The AFREhealth was launched in August 2016 during the annual MEPI symposium held in Nairobi, Kenya, with a vision to build inter-professional partnerships across professions for education, research and service delivery. It is envisaged that an inter-professional approach will go a long way in ultimately improving health services and health status of our populations. The activities under MEPI and NEPI slowly evolved into what has become a social movement. There was a need to build on the legacy of these two initiatives that became brand names in a period of less than eight years since their inception. Unlike many regional or continental health initiatives in Africa, AFREhealth is built on a determination by African health professionals to take charge of the continent’s future through mechanisms that are African initiated, African owned and African led to determine priorities (in education, research and service delivery) for promoting the highest level of collaboration across the entire continent. AFREhealth is open to health professions education and research institutions irrespective of whether they were members in MEPI or NEPI or not.

Partnerships and collaboration across professions (South-South, South-North and North-South) will be key elements of the Forum’s activities moving forward. We must bring south-south collaboration to a new level and strengthen south-south and north south partnerships. We will also engage with Africans in the diaspora and well-wishers overseas. The Forum’s niche is on inter-professional approaches and we will work with existing and emerging health professional networks and organisations that share common goals, without discrimination. The Forum has to show its added value to these entities, minimize competition and create synergy. It aims to partner closely with national governments and other stakeholders in both public and private sector.

A strong and committed African leadership with a clear vision and active engagement of all stakeholders will be vital in ensuring success. AFREhealth has a dynamic leadership platform composed of a mix of African health professionals committed to advance, the state of health on the continent. The governance model of having a Principal Investigators’ (PI) Council as the top policy organ served MEPI well and has been adopted but with an expanded membership. This multi-professional membership council aligns well with the vision of the forum. AFREhealth has already demonstrated its organising potential and convening power by successfully holding a symposium in Accra, Ghana (Aug 1–3, 2017). The annual symposium is a platform for sharing best practices and learning about new innovations and research findings relevant or applicable to African environments. The AFREhealth Council pulled this off successfully and we look forward to many such meetings to be held in a rotating manner from one country to another. The success of this meeting was a surprise to those who believed that in the absence of MEPI and NEPI funding the meeting would not take place.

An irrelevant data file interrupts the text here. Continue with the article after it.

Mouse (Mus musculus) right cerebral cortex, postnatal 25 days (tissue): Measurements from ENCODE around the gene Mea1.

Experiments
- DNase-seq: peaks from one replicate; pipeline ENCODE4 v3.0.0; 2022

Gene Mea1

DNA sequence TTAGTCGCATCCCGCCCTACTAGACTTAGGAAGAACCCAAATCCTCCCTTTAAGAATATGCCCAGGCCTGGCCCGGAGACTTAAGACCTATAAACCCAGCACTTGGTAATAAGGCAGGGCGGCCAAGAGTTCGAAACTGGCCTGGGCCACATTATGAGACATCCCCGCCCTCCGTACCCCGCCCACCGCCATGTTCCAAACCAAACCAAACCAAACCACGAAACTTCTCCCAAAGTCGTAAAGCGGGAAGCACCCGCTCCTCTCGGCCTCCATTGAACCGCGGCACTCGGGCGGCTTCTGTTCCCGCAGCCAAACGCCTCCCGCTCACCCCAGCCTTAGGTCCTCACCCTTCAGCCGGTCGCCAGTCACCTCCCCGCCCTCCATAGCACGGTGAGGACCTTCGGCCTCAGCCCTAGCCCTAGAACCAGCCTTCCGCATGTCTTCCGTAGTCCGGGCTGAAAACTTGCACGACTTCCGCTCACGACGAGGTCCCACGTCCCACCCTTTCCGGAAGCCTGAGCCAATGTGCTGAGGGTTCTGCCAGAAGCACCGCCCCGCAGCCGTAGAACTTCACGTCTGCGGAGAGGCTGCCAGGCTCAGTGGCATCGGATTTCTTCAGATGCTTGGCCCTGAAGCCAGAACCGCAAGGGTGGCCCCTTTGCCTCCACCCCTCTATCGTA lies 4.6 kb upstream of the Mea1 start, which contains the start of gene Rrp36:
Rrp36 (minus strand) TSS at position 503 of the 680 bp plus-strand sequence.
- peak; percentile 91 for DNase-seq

Working together through AFREhealth is likely to give a louder voice to the academia in African academic institutions and become more active players in advising their national governments on policies for human resource development and deployment. Countries would become more self-reliant instead of depending on consultants from elsewhere in high income countries. The forum will therefore have to be creative in how it actively engages with policy makers. An obvious issue for such engagement is providing evidence and convincing national governments on the need to invest more financial resources to improve quality and quantity of health workforce training and education, their appropriate deployment and support. AFREhealth itself will need funding support if it is to succeed and be able to sustain its activities.